The science sequence at Wyoming Catholic College provides students with training in natural history, natural science and the scientific method, and natural philosophy. Science courses enable WCC students to be aware of their natural environment, to observe patterns, processes, and causality in nature, to interpret scientific evidence, and to evaluate the scientific arguments of others. The sequence begins with an emphasis on experience and becomes, with each passing semester, progressively more analytical. In the final capstone semester, students bring together scientific, philosophical, and theological arguments to explore, at length, the theory of evolution. Principal goals of the sequence are to understand the strengths and limitations of scientific arguments (vis-à-vis, e.g., theological or philosophical arguments) as well as the profound harmony between faith and reason. The candidate hired for this position will report directly to the Academic Dean.
About the Program: Wyoming Catholic College is a Great Books Liberal Arts college located in Lander, Wyoming. All students take a pre-set, integrated curriculum with no electives. Teachers at WCC work as a team in a unified program, working together to ensure that their courses engage and support other areas of the curriculum. The Science and Mathematics track is part of the required curriculum at WCC. Therefore the professor must help students see how what they learn applies to the rest of WCC’s integrated curriculum. Flexibility, broad intellectual interests, and a commitment to the education of the whole person are necessary qualities in an applicant.
The Science and Mathematics Track: Candidates are encouraged to review the Course Catalog, available on the college’s website (http://www.wyomingcatholiccollege.com), for additional information. Note, however, that the course sequence has been slightly revised since this catalog was prepared. In particular, in the revised sequence the first semester of field science occurs in the first semester of freshman year (emphasizing natural history), while the second semester of field science occurs at the end of junior year, after the students have had an introduction to scientific reasoning (e.g., statistical hypothesis testing). The successful candidate will have the opportunity to help redesign this second semester of field science, with the goal that students will use quantitative methods to gain experience in experimental design and statistics. Current field science topics include astronomy, botany, ecology, geology, ornithology, mammalogy, and aquatic ecology with the opportunity to develop curriculum that complements specific interests or experience. Lander, WY is uniquely situated within the Greater Yellowstone Ecosystem in the southern foothills of the Wind River Range, providing opportunities for field study in our courses that span from alpine to high desert locations.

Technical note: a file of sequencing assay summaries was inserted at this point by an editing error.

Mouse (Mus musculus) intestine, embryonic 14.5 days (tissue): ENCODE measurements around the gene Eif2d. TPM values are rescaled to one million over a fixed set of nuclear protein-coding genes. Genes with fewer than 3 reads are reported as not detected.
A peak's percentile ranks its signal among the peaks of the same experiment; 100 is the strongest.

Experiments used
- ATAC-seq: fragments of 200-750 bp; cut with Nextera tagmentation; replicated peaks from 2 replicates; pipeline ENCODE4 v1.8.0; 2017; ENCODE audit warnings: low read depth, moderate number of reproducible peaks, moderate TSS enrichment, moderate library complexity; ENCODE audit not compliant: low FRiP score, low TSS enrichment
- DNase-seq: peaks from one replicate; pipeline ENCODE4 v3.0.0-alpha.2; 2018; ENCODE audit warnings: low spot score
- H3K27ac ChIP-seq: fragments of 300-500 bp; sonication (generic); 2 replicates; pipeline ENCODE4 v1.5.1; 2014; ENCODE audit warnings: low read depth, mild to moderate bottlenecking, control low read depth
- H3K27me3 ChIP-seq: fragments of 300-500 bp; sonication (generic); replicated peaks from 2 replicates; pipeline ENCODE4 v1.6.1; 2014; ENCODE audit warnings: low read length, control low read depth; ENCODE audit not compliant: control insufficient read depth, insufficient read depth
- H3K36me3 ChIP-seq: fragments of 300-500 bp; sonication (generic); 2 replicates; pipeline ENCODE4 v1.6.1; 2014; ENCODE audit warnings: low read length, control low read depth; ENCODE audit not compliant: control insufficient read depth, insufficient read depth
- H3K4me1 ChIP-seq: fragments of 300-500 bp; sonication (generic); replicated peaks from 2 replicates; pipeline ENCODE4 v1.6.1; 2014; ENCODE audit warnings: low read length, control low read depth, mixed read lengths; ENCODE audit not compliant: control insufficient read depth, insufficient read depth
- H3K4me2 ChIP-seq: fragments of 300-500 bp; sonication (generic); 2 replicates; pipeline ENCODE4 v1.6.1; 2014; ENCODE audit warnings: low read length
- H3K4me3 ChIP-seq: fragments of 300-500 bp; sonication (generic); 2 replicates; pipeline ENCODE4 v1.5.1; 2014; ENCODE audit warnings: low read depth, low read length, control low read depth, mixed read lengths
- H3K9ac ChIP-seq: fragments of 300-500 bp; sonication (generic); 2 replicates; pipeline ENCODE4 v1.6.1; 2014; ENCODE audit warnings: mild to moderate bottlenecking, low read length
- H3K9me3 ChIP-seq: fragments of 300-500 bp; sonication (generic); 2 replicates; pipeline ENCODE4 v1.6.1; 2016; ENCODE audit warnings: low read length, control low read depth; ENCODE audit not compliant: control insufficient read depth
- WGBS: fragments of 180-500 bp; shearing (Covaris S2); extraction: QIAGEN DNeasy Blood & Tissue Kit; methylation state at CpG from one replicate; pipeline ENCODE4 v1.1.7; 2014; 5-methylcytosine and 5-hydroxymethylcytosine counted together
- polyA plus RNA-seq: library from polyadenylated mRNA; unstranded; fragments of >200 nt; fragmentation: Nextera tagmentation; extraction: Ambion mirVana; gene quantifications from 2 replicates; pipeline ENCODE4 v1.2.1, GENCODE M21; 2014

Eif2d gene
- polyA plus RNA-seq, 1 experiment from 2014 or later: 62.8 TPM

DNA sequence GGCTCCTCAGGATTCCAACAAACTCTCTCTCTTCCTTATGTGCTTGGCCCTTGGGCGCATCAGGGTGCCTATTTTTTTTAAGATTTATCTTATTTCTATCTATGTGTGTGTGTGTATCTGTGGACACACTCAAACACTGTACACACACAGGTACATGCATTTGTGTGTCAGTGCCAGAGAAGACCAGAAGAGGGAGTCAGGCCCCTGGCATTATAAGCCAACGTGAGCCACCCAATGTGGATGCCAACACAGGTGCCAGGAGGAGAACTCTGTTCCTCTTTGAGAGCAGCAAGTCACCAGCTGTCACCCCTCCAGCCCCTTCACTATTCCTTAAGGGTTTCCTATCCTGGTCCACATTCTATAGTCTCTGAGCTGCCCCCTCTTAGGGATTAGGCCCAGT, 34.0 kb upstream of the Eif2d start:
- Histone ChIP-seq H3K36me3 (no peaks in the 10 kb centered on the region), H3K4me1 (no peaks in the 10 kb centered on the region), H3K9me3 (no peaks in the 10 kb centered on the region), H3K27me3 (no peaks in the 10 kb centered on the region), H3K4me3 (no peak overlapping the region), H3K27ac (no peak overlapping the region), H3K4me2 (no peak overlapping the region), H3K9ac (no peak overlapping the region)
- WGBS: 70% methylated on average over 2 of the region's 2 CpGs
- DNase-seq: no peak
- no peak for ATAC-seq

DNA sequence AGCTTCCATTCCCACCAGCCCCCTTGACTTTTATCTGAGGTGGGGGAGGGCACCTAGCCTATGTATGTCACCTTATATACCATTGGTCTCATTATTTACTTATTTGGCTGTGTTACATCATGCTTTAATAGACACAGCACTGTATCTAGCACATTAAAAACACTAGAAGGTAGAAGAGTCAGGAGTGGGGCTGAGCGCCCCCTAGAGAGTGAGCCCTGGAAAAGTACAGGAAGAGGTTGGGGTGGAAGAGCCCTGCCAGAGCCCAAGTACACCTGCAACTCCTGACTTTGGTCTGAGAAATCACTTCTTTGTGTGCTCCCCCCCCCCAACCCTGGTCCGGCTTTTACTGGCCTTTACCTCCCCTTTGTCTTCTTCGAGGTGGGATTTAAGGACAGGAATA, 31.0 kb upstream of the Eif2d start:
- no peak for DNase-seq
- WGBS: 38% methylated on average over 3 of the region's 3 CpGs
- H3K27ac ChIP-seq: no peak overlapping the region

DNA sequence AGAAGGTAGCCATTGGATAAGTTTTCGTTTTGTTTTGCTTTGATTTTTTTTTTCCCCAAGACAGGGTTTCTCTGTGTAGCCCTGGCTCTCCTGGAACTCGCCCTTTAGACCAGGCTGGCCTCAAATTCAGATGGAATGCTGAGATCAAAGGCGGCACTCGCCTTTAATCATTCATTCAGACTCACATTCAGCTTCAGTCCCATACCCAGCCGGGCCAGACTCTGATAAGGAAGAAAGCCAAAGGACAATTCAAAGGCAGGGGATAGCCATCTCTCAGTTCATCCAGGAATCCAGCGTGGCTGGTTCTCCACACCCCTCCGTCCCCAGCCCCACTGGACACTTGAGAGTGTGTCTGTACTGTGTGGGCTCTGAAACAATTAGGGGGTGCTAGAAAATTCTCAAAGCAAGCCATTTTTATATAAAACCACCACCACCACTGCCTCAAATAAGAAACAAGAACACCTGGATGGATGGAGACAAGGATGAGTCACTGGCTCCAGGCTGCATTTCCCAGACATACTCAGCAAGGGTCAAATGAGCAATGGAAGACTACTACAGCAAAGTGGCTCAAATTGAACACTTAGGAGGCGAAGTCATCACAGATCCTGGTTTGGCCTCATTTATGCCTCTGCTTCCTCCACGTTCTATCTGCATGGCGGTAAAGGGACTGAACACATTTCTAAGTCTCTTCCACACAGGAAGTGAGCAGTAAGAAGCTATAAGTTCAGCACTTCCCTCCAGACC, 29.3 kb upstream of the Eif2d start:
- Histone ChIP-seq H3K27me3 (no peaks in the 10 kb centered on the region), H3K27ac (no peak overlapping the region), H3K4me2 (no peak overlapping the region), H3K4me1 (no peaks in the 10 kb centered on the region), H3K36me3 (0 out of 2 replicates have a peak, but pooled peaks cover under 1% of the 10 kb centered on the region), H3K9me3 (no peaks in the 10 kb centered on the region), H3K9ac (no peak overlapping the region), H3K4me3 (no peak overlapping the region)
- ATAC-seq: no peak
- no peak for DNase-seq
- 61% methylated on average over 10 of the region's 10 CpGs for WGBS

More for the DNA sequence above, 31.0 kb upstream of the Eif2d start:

Specific Guidelines of Candidates:
The instructor is responsible for:
- implementing the master syllabi proposed for the current courses and working with the Science and Mathematics curriculum committee to continue to improve all courses, particularly to help design a new second semester of field science;
- providing the students timely feedback on all assessments and exercises;
- attending weekly faculty meetings;
- writing a course evaluation at the end of each semester;
- maintaining close communication with other faculty members, especially other members of the Science and Mathematics Committee and the Academic Dean.
Candidates will have:
- a graduate degree in one of the natural sciences – preferably biology / ecology / botany / zoology, etc., but others will be considered;
- an ability and willingness to teach in any or all of the (elementary) Mathematics courses of the WCC curriculum, and, ideally, in some other subjects of the curriculum outside of the Science and Mathematics sequence;
- familiarity with liberal education, and more specifically an understanding of the mission and unique integrated nature of the WCC educational model.
Desired: Demonstrated knowledge of the flora and fauna of the mountains and plains of the western US and ability to teach natural history in a field setting.
Application Procedure: Candidates must apply for this position by writing to the Academic Dean, Dr. John Mortensen, at firstname.lastname@example.org. Attach a letter of application, current CV, copies of certifications, and the names and current phone numbers of three professional references (if at all possible, one should be an immediate workplace supervisor).
Application Deadline: Applications will be accepted until the position is filled.
Start Date: Contract begins July 1; classes begin September 1.
Note: Salary is dependent on degree qualification and teaching experience.